8.  Lake Merced
This is a now a fun place to watch birds on their migrations, especially in the mild winter months of December through March. It is also an important place for history, as it is the location where the Ohlone resistence fighters first battled the Spanish forces in 1776.  When the Spanish irritated the Yelamu Ohlone by starting to grab the land where Mission Dolores now stands, the resistence fighters stood and fought the invaders in a battle at the lake to defend their homes.  The lake then had several villages surrounding it, a fine supply of fresh water from local tributary streams (one of which San Francisco State University is built on top of), excellent access to ocean foods, and of course those gorgeous birds.  Today the lake is being restored to its native beauty through the efforts of devoted citizens who are monitoring its water levels and general well being.  Bus #29 gets you there.




9.  PacBell Park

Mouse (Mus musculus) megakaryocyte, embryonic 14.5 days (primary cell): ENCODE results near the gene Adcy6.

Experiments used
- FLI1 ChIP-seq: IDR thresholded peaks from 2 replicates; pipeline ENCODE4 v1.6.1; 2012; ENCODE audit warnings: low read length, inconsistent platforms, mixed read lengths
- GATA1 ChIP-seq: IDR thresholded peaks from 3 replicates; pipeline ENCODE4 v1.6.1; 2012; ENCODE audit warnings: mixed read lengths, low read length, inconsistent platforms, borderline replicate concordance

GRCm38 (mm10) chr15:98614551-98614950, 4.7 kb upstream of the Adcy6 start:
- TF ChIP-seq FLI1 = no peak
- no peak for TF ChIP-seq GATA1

McCovey Cove is recently famous as the place where Barry Bonds hits his homers at PacBell park.  So visit the new ballpark and go visit the little cove behind the outfield wall.  This is as close as you'll come to what was once Mission Bay, a huge and important wetlands area for the Yelamu Ohlone.  It was the source of most of their food, clothing, and housing materials (especially the tule reeds).  Many of the fibers used in the fine Ohlone baskets-- their masterwork art -- also came from Mission Bay and its tributaries. The flat area in front of you, as far as you can see up to Potrero Hill, is all landfill where Mission Bay used to be. It is now being developed as a biotechnology campus in concert with the University of California. At PacBell Park you are also standing near an historic site: where the Spanish and the Ohlone had one of their first encounters.  This is the famous episode where Spanish scouts sailed past the Bay and were startled to see Yelamu Ohlone warriors dressed in full regalia on the shore at this location. They were fierce looking but weeping.  It has been surmised that the Yelamu sensed the encounter would only lead to grief and suffering. This is the origin of the mission's name: Dolores (dolor = Spanish for grief and sorrow).  PacBell Park is reached by taking a MUNI train from Embarcadero Station.